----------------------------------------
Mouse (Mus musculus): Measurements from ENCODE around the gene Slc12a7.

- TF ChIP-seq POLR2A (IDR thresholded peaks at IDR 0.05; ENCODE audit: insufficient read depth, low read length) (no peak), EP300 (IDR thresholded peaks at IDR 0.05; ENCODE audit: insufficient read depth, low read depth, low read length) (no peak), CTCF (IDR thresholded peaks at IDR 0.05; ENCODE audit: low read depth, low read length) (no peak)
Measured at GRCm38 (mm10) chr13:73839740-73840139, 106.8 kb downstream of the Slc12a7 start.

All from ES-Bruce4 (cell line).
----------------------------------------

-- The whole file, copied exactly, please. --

Mouse (Mus musculus): Measurements from ENCODE around the gene Slc12a7.

- TF ChIP-seq POLR2A (IDR thresholded peaks at IDR 0.05; ENCODE audit: insufficient read depth, low read length) (no peak), EP300 (IDR thresholded peaks at IDR 0.05; ENCODE audit: insufficient read depth, low read depth, low read length) (no peak), CTCF (IDR thresholded peaks at IDR 0.05; ENCODE audit: low read depth, low read length) (no peak)
Measured at GRCm38 (mm10) chr13:73839740-73840139, 106.8 kb downstream of the Slc12a7 start.

All from ES-Bruce4 (cell line).